Volkswagen of America (VWoA) has started production of its electric ID.4 compact SUV in Chattanooga, Tennessee.
Replacing the Passat, the ID.4 is VW’s first electric vehicle assembled in the US.
The ID.4 is now VW Group’s most popular EV with 190,000 units delivered worldwide since launch in 2021.
The automaker is aiming for 7,000 vehicles a month from Chattanooga “later this year, with the goal to further increase output through 2023”. First US customer deliveries will be in October.
Initially, the US assembled ID.4 will be offered with either rear wheel or all wheel drive 82kWh battery form. A rear wheel drive version with 62kWh battery will go into production later in 2022, with a lower retail price.
The start of production is the result of an US$800 million investment in electrification at Chattanooga including dedicated facilities for vehicle and battery pack assembly. The factory in Tennessee is now the sixth site to produce electric VW vehicles.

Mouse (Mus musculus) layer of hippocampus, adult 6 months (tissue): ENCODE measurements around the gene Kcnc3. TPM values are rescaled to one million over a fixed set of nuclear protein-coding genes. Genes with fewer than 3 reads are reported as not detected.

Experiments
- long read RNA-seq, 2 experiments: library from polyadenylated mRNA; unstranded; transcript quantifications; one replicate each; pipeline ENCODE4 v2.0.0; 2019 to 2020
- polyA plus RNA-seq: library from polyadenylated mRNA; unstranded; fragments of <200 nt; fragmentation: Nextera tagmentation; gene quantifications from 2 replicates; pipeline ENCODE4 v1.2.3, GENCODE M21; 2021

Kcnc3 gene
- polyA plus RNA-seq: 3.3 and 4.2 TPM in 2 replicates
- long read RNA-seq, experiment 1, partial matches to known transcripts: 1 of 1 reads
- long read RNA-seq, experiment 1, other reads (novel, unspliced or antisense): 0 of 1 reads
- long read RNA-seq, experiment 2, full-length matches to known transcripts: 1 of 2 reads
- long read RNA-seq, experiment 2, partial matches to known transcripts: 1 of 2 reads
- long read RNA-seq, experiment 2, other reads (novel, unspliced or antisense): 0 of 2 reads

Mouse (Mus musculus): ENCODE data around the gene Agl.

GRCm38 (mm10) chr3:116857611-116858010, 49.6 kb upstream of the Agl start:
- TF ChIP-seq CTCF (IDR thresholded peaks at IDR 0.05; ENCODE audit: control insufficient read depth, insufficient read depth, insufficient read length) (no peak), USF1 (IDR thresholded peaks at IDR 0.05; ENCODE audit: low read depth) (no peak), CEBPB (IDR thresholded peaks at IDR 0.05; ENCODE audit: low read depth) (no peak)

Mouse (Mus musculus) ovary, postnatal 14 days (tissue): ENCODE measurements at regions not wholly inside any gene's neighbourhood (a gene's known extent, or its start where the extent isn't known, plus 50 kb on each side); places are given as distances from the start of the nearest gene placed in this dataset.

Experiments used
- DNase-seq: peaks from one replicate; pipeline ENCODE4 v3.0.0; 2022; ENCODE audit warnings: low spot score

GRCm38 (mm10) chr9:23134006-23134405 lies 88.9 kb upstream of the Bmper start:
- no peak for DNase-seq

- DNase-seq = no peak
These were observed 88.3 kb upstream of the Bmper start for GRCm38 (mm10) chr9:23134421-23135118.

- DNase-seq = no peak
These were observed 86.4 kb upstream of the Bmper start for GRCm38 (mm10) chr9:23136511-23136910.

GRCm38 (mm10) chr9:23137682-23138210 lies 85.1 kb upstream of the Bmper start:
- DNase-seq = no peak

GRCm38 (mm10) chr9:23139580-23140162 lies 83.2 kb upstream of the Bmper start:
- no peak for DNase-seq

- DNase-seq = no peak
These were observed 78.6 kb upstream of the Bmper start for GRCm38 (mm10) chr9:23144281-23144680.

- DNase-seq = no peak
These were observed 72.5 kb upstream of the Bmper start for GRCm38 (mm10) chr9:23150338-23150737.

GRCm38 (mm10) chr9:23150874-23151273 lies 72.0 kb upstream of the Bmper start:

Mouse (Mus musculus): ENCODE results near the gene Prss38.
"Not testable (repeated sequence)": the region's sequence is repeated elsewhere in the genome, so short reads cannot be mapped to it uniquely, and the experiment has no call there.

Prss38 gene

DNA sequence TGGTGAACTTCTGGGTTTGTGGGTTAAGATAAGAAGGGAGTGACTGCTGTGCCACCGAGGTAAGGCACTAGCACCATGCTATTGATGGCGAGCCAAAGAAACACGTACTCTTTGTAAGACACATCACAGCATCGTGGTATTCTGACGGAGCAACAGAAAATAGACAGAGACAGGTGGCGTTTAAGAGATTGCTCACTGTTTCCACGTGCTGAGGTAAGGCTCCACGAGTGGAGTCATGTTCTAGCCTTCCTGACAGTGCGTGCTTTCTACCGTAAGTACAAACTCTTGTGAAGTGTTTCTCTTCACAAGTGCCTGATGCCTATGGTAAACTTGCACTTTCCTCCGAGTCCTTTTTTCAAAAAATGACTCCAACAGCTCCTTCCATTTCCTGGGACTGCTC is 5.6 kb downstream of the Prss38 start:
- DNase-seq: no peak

American assembled ID.4s will be built from parts sourced mainly in North America, particularly the US. The vehicle includes materials and components assembled in 11 states – steel from Alabama and Ohio, interior parts from Indiana and South Carolina and electronics components from Kentucky and North Carolina.
The EV battery is supplied by SK Innovation located in Georgia.
Suppliers have invested $2.7 billion throughout the North American continent to make parts for the ID.4, including SK Innovation. 3,000 US supplier jobs have been created.
Chattanooga employs 4,000 people and is actively hiring another 1,000 during 2022 to help meet high demand for the ID.4 and Atlas SUVs. To prepare for EV build, the factory has provided 75,000 hours of workforce training on battery powered vehicle and high voltage systems.
VW has committed $7.1 billion over the next five years in North America to boost its product range, regional R&D and manufacturing. New EVs due by 2030 after the ID.4 are a fastback sedan and the ID. Buzz microbus in 2024, and new electric SUVs from 2026.
The automaker aims for 55% of US sales to be fully electric by 2030.